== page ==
David Grandinetti

Extracting Three20 From a Legacy Project

Jul 01, 2014

Back in 2009, Joe Hewitt announced the Three20 project. It was factored out of the Facebook app as a set of UI Components and utility classes. It contained the common tools that would get you 80% there and had enough sample/demo code to make even that 80% mostly a matter of cutting and pasting.

Nowadays, my feelings for Three20 are mixed. Yes, it was a major part of my earliest experiences with iOS programming and it helped me get going quickly. Yes, it had a great community with lots of people actively using it. Unfortunately, it wasn’t just a thin wrapper on top of the iOS APIs. It was a framework that had it’s own abstractions and patterns…making it harder for me to learn how the iOS APIs actually worked.

You have to remember that the iOS developer community was a lot less mature than it is now. We didn’t have the rich set of libraries that are now available by just adding an entry to your Pods file. While some developers came to this from an OS X background, many others were coming from making web apps. To find a library like Three20, that had patterns to solve most of the “hard” problems of making an app was, well, invaluable.

Three20 must go

One of my projects has been moving along since 2009. We’ve white labeled it a few dozen times with constant updates to fix minor issues or add new features. In all that time, we never committed to doing larger overhauls because (a) it just worked and (b) I was pretty busy with other jobs.

In early 2013, I decided that it was time to get rid of Three20 and put a bit of effort into the code to bring it up to date. Three20 had changed from the thing that helped us release a build quickly to the thing that was holding us back. The iOS/Obj-C community had come so far in the meantime that we had great libraries to use, and I had also grown quite a bit as a developer. We now had blocks, UIAppearance, AFNetworking, CocoaPods, and new versions of both iOS and Xcode.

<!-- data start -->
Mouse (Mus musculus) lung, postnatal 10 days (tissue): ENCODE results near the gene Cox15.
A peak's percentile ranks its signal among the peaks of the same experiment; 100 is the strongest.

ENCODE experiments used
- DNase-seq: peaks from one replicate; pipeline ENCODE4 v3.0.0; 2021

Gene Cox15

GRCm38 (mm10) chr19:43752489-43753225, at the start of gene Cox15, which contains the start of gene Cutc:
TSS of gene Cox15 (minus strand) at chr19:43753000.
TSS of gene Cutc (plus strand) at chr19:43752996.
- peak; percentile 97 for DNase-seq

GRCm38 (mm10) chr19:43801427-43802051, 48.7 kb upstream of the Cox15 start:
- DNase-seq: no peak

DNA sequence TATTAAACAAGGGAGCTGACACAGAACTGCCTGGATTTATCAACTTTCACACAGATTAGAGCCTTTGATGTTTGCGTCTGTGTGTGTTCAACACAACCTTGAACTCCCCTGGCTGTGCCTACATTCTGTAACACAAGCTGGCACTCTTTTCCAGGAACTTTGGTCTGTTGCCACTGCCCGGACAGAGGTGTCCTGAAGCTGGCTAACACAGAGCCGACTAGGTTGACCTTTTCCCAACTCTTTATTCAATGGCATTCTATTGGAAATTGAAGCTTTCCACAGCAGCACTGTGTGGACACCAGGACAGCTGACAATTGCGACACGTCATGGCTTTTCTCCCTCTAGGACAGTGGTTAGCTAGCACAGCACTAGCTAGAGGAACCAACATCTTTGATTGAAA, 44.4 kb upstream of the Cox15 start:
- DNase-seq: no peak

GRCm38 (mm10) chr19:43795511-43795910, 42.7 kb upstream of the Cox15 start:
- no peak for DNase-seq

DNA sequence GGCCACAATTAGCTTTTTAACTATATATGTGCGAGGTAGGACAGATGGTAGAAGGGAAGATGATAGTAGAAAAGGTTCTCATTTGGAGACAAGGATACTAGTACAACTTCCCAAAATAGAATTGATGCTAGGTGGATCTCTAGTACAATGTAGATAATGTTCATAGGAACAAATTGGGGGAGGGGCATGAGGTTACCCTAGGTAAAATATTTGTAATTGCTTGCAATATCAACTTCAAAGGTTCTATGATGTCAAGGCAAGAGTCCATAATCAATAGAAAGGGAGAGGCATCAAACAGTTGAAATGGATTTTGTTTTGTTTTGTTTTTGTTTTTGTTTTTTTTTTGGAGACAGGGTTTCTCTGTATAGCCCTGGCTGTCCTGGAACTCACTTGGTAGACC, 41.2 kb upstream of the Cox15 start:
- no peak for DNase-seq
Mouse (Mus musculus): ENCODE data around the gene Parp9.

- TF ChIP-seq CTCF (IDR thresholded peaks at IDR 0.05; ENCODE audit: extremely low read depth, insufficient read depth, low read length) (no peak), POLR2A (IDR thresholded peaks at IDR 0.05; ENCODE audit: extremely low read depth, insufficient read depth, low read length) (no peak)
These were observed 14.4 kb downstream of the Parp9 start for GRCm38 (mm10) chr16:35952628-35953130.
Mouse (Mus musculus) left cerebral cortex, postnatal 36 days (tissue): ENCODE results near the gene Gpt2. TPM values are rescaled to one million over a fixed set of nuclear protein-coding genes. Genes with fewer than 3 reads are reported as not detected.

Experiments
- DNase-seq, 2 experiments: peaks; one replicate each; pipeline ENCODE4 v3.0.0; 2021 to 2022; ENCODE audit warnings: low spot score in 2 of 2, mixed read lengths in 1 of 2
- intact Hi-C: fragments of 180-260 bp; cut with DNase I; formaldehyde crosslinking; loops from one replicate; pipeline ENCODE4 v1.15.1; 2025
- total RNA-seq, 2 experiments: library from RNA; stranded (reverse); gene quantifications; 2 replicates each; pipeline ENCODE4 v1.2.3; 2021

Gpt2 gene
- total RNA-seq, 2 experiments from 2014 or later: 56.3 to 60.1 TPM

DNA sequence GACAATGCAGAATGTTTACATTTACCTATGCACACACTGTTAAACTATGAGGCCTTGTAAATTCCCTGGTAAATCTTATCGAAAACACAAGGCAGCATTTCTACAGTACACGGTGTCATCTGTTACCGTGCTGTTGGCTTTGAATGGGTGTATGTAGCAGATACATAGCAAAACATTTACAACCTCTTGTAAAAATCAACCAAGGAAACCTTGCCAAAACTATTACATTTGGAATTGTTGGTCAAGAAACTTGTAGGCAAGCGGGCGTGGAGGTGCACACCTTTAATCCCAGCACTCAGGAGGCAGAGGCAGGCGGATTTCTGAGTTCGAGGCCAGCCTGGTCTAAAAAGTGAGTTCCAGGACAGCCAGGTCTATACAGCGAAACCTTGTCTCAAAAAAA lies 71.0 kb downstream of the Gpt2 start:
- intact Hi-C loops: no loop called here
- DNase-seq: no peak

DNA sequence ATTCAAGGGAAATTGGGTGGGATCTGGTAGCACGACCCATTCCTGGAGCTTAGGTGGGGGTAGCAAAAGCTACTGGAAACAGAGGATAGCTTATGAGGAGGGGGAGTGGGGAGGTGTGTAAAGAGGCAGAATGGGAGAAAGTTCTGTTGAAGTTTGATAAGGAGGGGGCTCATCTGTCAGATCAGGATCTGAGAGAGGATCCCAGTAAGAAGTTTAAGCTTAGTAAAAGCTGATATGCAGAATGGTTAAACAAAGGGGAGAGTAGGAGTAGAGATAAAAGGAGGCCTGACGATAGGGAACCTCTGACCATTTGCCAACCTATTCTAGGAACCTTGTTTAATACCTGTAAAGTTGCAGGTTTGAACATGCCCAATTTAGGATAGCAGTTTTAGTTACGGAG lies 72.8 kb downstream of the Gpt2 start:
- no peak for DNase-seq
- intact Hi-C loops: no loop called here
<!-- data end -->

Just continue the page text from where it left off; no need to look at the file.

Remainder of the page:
There was also the fact that Three20 was quite the behemoth. It encompassed several inter-related subprojects and included some python scripts to integrate it with your Xcode project. This was bringing in hundreds of files that I didn’t need or want. It was built in the age of iOS 2 and 3, and we were now targeting iOS 5 and later. It also had a few quirks that were deal breakers…the worst being a bug that only happened if I used CLANG, causing me to pin the build to use GCC.

##General Steps

I wrote this months after doing the actual refactoring, but recently heard some other developers talking about how to get rid of Three20, so figured this may be helpful to at least a few other people.

NOTE: This is not a guide. These are just the steps I took. Your code is unique, like a snowflake.

Step 1: get rid of TTURLNavigation

TTURLNavigation was used to create and show view controllers using URLs. So, to show the list of photo galleries I’d navigate to tt://photos, or tt://photos/1 if I wanted to view a specific gallery. I was a noob who was used to web apps, so this was comforting.

TTURLNavigation had it’s hands all over our code, but it was a good place to start because it didn’t involve replacing Three20 with another library, just writing a bit of custom code and a shim.

We had two different ways in which we used URL navigation within the app.